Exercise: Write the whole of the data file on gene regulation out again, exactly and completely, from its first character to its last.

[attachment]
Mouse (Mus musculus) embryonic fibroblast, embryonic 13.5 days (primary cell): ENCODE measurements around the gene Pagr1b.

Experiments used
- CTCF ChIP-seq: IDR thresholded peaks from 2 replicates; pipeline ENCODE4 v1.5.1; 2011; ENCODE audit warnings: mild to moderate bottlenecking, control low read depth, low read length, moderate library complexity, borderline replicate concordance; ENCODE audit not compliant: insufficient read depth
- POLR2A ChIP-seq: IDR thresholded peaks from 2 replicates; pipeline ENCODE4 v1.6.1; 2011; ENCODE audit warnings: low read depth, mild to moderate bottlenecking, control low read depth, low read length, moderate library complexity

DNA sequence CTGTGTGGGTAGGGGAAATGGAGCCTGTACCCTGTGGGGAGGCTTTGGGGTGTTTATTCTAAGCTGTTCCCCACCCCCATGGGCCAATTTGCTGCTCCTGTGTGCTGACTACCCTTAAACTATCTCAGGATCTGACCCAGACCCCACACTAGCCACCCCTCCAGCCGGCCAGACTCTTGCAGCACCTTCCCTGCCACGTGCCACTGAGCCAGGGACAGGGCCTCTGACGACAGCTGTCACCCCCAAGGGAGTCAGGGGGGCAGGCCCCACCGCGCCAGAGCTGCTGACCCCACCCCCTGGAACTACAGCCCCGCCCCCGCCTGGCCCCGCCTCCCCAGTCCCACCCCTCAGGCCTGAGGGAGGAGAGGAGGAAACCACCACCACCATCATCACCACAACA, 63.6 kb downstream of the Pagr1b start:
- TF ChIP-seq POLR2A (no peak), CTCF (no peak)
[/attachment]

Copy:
Mouse (Mus musculus) embryonic fibroblast, embryonic 13.5 days (primary cell): ENCODE measurements around the gene Pagr1b.

Experiments used
- CTCF ChIP-seq: IDR thresholded peaks from 2 replicates; pipeline ENCODE4 v1.5.1; 2011; ENCODE audit warnings: mild to moderate bottlenecking, control low read depth, low read length, moderate library complexity, borderline replicate concordance; ENCODE audit not compliant: insufficient read depth
- POLR2A ChIP-seq: IDR thresholded peaks from 2 replicates; pipeline ENCODE4 v1.6.1; 2011; ENCODE audit warnings: low read depth, mild to moderate bottlenecking, control low read depth, low read length, moderate library complexity

DNA sequence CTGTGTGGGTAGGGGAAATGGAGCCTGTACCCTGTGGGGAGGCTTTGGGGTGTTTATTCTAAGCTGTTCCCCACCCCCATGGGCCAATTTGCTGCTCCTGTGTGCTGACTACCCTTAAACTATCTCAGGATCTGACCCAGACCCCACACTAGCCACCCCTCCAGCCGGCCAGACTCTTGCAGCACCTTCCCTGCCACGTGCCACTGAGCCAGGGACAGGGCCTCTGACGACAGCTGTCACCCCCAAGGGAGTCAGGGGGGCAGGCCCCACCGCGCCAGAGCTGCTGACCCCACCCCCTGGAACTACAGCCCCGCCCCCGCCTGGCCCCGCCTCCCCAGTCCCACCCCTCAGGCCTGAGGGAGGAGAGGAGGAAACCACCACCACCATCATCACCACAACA, 63.6 kb downstream of the Pagr1b start:
- TF ChIP-seq POLR2A (no peak), CTCF (no peak)